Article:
Climate change activists expressed disappointment at a decision by France to cancel street demonstrations around upcoming UN climate talks, after bloody attacks in Paris, but vowed their calls for a strong new deal to curb global warming would still be heard.
On Wednesday evening, the French government said security concerns meant it could not allow a huge march to take place on Nov 29, the day before the talks start, or other actions planned for Dec 12, at the end of the two-week negotiations.
The decision follows attacks by militant Islamists last Friday in Paris that killed 129 people.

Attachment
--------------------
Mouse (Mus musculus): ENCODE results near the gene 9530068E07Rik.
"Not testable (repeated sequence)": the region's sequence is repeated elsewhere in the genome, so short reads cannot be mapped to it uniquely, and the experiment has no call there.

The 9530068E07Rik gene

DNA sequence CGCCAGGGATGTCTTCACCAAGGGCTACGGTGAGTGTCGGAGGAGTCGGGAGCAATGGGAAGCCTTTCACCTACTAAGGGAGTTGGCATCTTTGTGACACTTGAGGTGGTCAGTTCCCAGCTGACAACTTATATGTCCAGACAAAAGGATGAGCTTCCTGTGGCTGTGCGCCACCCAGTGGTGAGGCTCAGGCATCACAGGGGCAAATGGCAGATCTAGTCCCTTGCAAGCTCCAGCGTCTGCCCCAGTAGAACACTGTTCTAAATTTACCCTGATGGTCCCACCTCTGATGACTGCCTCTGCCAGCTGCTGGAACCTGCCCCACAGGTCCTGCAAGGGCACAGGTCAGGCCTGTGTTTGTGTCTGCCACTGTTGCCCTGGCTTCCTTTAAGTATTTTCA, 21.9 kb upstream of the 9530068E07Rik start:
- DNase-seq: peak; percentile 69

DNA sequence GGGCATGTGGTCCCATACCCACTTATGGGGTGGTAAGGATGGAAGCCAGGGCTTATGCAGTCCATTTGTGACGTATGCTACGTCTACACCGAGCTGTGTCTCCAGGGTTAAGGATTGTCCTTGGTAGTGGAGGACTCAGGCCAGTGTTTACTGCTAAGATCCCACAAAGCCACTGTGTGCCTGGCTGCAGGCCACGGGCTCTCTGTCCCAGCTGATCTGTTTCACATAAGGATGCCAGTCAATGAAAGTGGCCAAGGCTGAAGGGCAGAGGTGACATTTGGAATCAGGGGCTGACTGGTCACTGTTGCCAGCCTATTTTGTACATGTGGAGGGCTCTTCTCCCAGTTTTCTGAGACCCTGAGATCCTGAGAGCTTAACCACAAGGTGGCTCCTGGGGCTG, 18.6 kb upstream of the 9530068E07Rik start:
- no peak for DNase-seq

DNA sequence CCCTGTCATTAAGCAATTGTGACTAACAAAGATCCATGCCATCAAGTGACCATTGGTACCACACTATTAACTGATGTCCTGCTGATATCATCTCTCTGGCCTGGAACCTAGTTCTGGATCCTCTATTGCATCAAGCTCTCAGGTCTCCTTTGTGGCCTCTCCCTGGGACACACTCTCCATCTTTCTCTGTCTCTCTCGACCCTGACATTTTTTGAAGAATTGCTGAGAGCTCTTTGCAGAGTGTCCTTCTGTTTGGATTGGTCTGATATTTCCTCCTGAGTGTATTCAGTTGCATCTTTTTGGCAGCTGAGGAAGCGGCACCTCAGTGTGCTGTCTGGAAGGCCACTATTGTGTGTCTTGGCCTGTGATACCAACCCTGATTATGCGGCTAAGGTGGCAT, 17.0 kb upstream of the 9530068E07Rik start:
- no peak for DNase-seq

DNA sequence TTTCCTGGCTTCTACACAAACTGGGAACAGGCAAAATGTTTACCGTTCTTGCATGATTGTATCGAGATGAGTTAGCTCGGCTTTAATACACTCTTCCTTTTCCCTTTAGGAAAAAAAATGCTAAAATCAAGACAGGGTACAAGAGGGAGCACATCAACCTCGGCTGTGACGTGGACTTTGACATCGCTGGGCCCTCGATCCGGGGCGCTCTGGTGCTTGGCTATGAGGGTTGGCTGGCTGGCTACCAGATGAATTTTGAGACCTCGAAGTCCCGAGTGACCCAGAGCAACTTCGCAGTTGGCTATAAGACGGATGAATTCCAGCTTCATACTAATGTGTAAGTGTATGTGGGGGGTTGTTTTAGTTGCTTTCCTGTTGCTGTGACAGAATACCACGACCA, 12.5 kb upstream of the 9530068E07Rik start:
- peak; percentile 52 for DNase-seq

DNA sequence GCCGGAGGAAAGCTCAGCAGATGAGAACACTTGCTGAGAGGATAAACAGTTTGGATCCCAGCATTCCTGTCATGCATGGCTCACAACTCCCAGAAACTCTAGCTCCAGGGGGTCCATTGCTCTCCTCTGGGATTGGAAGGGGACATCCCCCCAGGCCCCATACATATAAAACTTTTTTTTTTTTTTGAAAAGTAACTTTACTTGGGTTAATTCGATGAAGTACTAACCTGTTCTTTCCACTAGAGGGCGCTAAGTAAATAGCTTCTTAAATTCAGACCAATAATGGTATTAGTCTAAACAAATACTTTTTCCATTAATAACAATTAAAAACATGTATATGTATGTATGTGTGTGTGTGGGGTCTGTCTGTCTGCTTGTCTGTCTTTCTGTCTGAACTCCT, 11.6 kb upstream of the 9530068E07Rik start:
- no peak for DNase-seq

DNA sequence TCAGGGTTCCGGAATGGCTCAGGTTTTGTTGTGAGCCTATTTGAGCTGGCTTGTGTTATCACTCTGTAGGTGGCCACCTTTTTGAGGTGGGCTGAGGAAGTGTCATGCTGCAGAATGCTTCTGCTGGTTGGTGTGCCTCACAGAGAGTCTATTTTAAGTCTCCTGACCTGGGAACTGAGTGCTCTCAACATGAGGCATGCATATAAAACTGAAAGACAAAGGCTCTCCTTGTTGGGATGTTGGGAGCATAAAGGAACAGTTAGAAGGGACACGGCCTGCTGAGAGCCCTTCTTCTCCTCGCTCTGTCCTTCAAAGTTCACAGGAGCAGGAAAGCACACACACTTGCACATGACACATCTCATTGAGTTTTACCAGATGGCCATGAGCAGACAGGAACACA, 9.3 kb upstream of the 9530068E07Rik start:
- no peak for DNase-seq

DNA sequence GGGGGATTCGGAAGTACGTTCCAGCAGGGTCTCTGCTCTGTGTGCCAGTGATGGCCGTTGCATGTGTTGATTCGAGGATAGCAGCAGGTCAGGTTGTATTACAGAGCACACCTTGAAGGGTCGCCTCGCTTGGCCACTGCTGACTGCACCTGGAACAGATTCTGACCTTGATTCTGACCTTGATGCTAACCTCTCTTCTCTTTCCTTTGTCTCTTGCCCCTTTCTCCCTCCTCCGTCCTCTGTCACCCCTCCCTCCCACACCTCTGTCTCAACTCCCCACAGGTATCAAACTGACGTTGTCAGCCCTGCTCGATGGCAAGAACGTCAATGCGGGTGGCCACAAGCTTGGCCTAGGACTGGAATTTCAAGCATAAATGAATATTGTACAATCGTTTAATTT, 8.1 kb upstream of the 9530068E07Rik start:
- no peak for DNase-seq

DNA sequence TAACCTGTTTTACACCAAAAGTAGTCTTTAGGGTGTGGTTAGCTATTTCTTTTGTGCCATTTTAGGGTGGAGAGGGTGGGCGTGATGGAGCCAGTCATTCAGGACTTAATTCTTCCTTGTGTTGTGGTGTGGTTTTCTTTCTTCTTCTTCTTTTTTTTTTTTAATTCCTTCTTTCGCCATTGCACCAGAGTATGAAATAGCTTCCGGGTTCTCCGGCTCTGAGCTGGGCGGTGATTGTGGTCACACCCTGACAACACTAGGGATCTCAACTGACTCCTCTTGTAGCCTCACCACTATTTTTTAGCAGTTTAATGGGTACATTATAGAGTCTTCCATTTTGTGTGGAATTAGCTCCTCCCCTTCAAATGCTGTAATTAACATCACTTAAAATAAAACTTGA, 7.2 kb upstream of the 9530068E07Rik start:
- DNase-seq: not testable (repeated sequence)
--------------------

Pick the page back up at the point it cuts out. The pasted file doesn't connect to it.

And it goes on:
The government also ruled out climate marches in public places in other French cities, but said planned civil society activities could go ahead in closed spaces or where security could be ensured.
Alix Mazounie, international policy coordinator for RAC France, a coalition of 16 associations working on climate change, said organisers were concerned for people’s safety and had pushed hard to find an alternative way of holding the marches – for example, inside a stadium.
But the French government “gave up on us very quickly”, she said, despite continuing to permit tourists to visit the Eiffel Tower and outdoor Christmas markets.
“It’s basically saying we don’t think your voices are that important that we should make sure they can be expressed somehow,” she told the Thomson Reuters Foundation by phone.
Nonetheless, 57 marches calling for climate justice will be held in other cities around the world the weekend before the Paris conference starts, she noted.
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